2018 was a year of incredible personal growth for me. According to my own memory, it's been the largest personal growth spurt I've ever had within a 12 month period of time. Compared to myself at the beginning of this year I feel so much stronger - but I had to swim through some pretty murky rivers of my own weaknesses to get here. I am so much more confident in my gifts and talents - but had to climb over some pretty craggy mountains of my own insecurities to get here. I am more grateful for my home and my city and my state - but had to cut through some pretty dense forests of jealousy to get here. I've learned just how powerful my thoughts are, that they are creating all of the feelings and actions in my life and I'm learning how to harness them and use their power for good. And all within one year. One hard, beautiful year. (Though, let's be honest... I didn't recognize it was beautiful until the end of it.)

Also, I think it's important for me to point out that reaching this point of recognition and understanding happened to correlate right along with Brian's new bishopric calling. If you had been reading my journal in early November you would know that I was quite terrified when he received the call because I knew I wasn't in a very healthy emotional place (I was still navigating through those rivers, mountains and forests, you see (without knowing where I was going (or how much further I had to go (or whether I had gotten stuck and was going around in circles)))). Either Heavenly Father knew that I was almost here and would arrive before the weight of Brian's calling started feeling heavier, or He opened up a shortcut and showed me the way out. Either way I'm grateful to have Him on my team, sculpting me and looking out for me, cheering for me, and helping me take another step closer to who He knows I can be.

Anyway - all that rambling just to say that someday when I'm old and grey and looking back on the course of my life, this year is going to stand apart from the rest as a year of transition. And I love that I can see that right now... generally I haven't recognized those years of transition until they are long gone and I'm looking at them through a lens of perspective. But this time I know it now. I knew it through the middle of it even. My life has changed this year. I don't know exactly where I'm going, but I know God has a plan for me and that He has used this year to get me pointed in the right direction.

So welcome, welcome, welcome 2019. I can't wait to see what you have in store for us!

Monday, November 19, 2018

The Man In The Suit

Brian has been called into the bishopric.

With every righteous sacrifice there comes a blessing. I believe that, and even so, the tears have come. I'm not surprised at them, really. After all, a sacrifice isn't really a sacrifice unless it hurts a little.
Or a lot.
Right?

He said that he needs a new suit.
He's right.
Truthfully, he probably needs more than one. I'm not sure why that's one of the things that has stuck out to me in all of this. A suit. It just feels a little strange I guess because he doesn't actually wear suits.

Or rather, he didn't.

But he wore one last week.
And when his name was read by the stake president over the pulpit, he rose to his feet right next to me and dang if he didn't look amazing in that suit. The congregation rose their hands to sustain him as the first counselor to the new bishop, and then I watched him gather his things, walk down the aisle, and sit in a seat up front; and the whole time that suit went with him. It looked more like a companion than a crafted piece of fabric, and when he stood to speak it spoke with him, held him up, gave him a quiet power.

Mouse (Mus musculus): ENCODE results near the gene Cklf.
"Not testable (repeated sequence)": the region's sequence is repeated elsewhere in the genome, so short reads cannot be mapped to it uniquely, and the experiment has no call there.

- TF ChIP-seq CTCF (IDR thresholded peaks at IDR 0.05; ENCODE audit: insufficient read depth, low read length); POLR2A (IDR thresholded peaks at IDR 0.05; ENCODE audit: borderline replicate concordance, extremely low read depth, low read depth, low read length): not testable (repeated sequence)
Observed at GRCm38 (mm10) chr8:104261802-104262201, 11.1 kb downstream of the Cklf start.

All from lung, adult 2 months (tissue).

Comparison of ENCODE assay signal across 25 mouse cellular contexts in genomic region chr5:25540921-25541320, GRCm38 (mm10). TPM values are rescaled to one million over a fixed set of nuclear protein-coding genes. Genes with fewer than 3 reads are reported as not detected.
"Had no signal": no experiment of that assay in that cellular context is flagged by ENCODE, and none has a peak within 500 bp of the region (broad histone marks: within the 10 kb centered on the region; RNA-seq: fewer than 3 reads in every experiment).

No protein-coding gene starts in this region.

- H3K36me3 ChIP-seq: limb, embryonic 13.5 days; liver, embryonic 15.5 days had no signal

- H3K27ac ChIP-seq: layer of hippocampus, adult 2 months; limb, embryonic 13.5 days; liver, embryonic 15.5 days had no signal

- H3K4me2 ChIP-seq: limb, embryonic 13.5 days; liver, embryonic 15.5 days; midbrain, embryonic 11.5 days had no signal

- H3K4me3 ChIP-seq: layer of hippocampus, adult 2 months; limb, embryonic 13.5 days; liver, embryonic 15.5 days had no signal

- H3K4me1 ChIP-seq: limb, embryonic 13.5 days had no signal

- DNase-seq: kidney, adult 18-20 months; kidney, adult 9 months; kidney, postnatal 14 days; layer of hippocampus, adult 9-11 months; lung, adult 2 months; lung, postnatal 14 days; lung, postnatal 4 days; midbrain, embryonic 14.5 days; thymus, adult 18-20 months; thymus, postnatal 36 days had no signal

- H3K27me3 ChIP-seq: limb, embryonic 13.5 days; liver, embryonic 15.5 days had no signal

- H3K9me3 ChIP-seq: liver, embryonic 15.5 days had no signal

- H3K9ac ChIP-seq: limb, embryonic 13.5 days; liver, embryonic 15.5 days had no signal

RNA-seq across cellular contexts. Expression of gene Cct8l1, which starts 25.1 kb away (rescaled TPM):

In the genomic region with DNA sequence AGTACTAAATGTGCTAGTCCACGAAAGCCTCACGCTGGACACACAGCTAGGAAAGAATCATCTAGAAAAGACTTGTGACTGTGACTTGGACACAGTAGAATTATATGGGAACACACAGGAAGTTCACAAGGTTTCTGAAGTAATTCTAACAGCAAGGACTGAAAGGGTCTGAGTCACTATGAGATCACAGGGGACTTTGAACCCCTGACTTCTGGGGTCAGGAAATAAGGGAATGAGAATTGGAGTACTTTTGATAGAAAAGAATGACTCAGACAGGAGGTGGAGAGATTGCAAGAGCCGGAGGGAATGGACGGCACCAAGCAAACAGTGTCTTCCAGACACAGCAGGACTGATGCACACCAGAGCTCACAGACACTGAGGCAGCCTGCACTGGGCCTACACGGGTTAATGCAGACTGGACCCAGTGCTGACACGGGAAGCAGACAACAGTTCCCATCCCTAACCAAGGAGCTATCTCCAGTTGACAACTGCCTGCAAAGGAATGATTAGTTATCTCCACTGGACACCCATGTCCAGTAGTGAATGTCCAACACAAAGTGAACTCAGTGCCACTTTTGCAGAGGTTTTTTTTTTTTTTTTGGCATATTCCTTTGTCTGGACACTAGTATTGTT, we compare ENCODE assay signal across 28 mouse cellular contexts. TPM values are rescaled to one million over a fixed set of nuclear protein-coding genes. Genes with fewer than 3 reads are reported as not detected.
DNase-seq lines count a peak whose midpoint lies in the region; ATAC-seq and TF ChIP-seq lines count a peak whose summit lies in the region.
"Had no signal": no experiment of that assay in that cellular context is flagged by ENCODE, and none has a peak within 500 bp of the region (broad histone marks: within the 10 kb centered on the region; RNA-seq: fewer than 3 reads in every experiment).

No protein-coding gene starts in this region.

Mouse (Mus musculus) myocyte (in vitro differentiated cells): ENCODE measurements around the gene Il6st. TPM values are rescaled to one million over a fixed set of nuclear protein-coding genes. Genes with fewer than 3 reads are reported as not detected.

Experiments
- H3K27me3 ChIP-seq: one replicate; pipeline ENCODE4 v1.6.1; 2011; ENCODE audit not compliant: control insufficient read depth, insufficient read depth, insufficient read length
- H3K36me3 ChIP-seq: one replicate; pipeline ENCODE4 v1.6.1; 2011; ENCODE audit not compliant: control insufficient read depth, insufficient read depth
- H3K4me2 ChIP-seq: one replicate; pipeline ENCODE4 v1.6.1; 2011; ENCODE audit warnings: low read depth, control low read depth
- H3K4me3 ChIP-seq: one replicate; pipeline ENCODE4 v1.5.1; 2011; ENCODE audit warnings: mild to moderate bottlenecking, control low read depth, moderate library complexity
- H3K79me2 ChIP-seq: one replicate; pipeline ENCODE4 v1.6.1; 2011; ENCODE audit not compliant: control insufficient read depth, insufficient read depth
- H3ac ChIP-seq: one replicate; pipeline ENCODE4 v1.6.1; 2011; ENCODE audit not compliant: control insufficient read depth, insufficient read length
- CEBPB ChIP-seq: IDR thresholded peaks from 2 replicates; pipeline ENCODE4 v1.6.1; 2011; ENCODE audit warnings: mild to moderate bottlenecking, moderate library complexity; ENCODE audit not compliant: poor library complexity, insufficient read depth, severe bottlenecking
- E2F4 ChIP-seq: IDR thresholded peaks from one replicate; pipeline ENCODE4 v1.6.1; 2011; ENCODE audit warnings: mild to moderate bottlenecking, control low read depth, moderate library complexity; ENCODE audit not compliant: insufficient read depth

He is going to be good at this. I know he is.
Because dang he looked amazing in that suit.

It filled his eyes with humility, and turned his voice soft and gentle. It poured itself out in words of gratitude from his lips and gave his testimony a gentle power.
Power.
How could a suit do it? Fabric and thread, tailored to the exact dimensions of Brian by a pair of skilled Thai hands in a tiny suit shop in downtown Bangkok.

It gave courage to his heart and trust to mine.
And power to us both.
Power.
Power to trust. Power to try. Power to be what the Lord needs us to be. Power to support. Power to love. Power to carry the heavy loads coming our way.

And as I sat pondering how a suit could be all of that, the eyes of my soul were opened and I saw that he was wearing more than one suit that day. A second suit made from sacred priesthood threads hung from his shoulders and infused him with its power.

The power of the priesthood.

It too was tailored to the exact dimensions of Brian, but by the hands of God himself and was given to him as a gift to wear as a representative of Jesus Christ. A suit that he wore in righteousness that wrapped him in the Divine and made him a man of God.

And dang if he didn't look amazing in that suit.

Sunday, December 31, 2017

Scrambled Thoughts XXVIII (Catch Up Post)

1. How come when they're nervous it makes me nervous? 


Miles competed in his very first swim meet and I'm pretty sure he felt like he was going to vomit all over the place before he jumped into that pool.


But you know what? He did it anyway.


He swam his little heart out and I was so dang proud!

2) Brandy is the sparkliest!